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American Flyer whistling billboard

You know what your train layout needs? More commercialism. Or maybe not, but here’s why you may want an American Flyer whistling billboard anyway, even if you’re trying to make your layout an escape from the less happy real world.

Competitors to the American Flyer whistling billboard

American Flyer whistling billboard

The American Flyer whistling billboard worked around LIonel’s patent. Models produced before 1956 are made of metal and blend in equally well on prewar and postwar layouts.

Lionel put its electromechanical whistle in the locomotive tender, then put a relay in the circuit so the motor would only respond to DC power. You can run AC and DC along the same pair of wires at the same time. Of course, Lionel patented it, and that left their competitors looking for another way to add sound effects. Marx put their whistle in a train station. American Flyer put it in a billboard, and gave it catalog# 577.

Using a Flyer or Marx whistling accessory means your trains can whistle even if you don’t have a whistling tender for them.

American Flyer 577 whistling billboard

The first whistling billboards came out in 1939, and were available until 1942. They typically advertised the Ringling Brothers and Barnum & Bailey circus or Royal typewriters. The billboard had a printed design and sat in a white metal frame on a green metal base.

After the war, production resumed. The ads changed a bit over the years, with other companies wanting a royalty for using their trademark and images, so post-war billboards after 1950 had ads for American Flyer trains or Erector sets. There’s no point in paying to advertise someone else’s product when you can advertise your own product for free.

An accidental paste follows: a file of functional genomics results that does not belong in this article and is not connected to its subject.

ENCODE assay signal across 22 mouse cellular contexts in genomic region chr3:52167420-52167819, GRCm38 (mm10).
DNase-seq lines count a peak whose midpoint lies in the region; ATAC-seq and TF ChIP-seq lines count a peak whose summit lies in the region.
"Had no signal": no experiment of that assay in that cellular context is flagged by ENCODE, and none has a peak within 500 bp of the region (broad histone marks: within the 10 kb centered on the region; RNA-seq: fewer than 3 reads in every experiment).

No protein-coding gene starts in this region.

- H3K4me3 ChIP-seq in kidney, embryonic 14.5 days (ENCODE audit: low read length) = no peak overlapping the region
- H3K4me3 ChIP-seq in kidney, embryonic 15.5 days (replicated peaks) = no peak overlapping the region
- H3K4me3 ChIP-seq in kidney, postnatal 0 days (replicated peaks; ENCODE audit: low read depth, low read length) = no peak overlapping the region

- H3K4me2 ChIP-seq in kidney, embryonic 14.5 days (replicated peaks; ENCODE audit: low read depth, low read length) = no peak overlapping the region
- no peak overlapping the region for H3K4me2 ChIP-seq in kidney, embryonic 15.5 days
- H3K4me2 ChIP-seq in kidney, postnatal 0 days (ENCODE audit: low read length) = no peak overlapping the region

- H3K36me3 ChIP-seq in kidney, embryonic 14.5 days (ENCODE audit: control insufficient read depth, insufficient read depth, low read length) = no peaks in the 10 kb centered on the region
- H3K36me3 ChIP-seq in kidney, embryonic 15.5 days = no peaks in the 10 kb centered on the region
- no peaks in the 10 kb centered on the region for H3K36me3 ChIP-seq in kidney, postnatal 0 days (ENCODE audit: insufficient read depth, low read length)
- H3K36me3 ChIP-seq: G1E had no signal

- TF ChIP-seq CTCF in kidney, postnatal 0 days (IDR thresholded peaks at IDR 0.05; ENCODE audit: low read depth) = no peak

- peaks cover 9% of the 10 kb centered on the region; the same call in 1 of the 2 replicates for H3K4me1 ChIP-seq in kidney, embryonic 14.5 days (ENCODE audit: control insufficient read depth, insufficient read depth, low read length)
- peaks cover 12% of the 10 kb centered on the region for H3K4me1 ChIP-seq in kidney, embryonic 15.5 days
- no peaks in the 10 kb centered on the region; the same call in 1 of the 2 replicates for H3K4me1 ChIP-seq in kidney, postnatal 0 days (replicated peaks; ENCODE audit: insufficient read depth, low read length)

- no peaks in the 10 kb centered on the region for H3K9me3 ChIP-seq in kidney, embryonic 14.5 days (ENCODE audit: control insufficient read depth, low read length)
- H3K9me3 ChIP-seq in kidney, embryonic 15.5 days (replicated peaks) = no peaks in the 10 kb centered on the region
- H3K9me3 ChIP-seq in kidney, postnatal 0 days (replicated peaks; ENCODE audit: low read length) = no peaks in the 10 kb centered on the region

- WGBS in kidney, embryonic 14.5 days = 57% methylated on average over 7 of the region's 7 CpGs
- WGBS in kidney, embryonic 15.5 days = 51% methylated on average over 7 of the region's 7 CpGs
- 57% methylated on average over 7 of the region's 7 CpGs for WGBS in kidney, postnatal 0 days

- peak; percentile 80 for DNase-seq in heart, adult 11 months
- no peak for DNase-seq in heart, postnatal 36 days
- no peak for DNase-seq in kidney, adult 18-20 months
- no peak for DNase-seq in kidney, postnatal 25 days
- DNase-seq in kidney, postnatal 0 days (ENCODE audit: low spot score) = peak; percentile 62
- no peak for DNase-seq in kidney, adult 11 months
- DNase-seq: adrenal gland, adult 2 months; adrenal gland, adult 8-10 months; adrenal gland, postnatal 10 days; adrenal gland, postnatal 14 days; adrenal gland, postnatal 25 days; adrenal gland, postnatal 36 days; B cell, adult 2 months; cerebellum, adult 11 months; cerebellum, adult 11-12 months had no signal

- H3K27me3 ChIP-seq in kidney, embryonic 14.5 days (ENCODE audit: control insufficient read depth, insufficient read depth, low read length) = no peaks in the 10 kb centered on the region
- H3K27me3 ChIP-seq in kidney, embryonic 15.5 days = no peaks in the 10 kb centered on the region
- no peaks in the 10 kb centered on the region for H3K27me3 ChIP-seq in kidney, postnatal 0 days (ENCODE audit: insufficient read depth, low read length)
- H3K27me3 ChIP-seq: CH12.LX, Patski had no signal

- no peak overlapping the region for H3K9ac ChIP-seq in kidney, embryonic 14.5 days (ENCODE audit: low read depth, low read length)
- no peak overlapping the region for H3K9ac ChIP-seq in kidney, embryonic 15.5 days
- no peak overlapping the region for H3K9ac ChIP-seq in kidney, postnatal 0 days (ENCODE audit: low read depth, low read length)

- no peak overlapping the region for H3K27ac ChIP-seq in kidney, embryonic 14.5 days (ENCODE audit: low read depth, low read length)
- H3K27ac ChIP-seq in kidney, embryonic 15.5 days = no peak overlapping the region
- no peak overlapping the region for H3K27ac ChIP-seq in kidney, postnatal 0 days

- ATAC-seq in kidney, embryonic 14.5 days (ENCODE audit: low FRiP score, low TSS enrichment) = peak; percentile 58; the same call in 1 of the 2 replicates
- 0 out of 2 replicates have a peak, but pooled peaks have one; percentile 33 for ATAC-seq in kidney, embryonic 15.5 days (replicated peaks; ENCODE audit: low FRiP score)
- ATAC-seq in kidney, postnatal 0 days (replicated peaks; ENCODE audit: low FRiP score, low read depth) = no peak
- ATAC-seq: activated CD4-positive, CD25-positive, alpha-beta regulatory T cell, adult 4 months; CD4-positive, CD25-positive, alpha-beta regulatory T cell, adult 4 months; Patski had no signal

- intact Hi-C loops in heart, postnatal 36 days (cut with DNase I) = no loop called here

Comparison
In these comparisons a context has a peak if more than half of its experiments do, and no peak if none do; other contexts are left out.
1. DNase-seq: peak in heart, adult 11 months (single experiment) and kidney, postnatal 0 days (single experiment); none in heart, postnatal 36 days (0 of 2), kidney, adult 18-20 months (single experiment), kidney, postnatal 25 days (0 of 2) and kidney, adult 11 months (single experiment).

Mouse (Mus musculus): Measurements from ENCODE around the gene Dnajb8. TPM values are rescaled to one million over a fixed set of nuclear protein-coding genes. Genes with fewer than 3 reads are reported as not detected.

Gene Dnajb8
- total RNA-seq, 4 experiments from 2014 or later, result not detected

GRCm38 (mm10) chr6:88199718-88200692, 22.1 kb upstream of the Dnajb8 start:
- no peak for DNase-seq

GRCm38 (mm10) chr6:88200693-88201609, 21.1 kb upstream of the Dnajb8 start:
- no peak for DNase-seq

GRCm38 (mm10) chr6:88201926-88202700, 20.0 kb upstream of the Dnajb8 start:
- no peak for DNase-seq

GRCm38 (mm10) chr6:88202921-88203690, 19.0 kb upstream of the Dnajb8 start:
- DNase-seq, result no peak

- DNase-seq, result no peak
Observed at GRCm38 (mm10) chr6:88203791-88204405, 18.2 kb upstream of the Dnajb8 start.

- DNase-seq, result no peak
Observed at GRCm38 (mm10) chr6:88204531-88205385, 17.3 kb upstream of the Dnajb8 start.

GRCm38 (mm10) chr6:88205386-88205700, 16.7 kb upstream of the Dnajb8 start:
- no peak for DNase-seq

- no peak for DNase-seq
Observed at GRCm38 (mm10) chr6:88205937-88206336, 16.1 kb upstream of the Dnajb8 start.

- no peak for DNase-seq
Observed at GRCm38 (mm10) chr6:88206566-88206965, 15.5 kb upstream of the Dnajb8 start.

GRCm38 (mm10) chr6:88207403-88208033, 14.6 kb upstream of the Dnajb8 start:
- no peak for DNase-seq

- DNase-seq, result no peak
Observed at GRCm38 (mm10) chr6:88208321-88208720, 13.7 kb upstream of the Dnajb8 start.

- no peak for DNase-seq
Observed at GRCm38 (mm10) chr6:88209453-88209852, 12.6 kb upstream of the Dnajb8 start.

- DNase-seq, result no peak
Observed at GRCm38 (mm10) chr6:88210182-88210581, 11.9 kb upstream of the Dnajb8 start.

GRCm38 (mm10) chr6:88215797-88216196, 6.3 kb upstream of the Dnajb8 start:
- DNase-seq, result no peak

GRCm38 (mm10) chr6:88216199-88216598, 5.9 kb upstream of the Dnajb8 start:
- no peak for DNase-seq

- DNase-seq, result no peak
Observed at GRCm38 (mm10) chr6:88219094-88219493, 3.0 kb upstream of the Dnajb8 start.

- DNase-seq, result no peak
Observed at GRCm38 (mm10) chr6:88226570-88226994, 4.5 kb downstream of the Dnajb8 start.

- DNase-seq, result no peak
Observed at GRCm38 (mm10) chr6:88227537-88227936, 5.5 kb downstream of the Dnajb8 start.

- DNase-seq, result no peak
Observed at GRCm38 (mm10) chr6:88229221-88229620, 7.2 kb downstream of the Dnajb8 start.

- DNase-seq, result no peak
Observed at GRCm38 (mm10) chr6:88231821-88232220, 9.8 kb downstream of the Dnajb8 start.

Cost reduction measures

Early whistling billboards have lights. In 1950, Gilbert introduced a nonlighted version, the 577NL, which sold for 20 percent less. In 1951, the 577NL received a new catalog number, 566, and Gilbert continued selling it until 1955.

In 1956, the metal frames gave way to plastic. This didn’t have much effect on the operation, but it does change the vibe of the layout. The earlier metal billboards don’t look out of place on a pre-war layout, but the later plastic ones can look like a anachronism on a tinplate layout. They blend in fine on a postwar layout, of course.

Tin or plastic?

Pre-war operators will sometimes use and American Flyer whistling billboard on their layout, even a later post-war billboard, because it still looks the part. A steam locomotive won’t look out of place, and neither will an Erector Ferris wheel.

They’re a popular accessory, because they add sound to a layout and they don’t take a lot of space, and you can put them in a corner that doesn’t have any other use. They were popular when they were new as well, so they are not expensive today. You can probably pick up an example that works for around $30, and a fixer upper might run half that.

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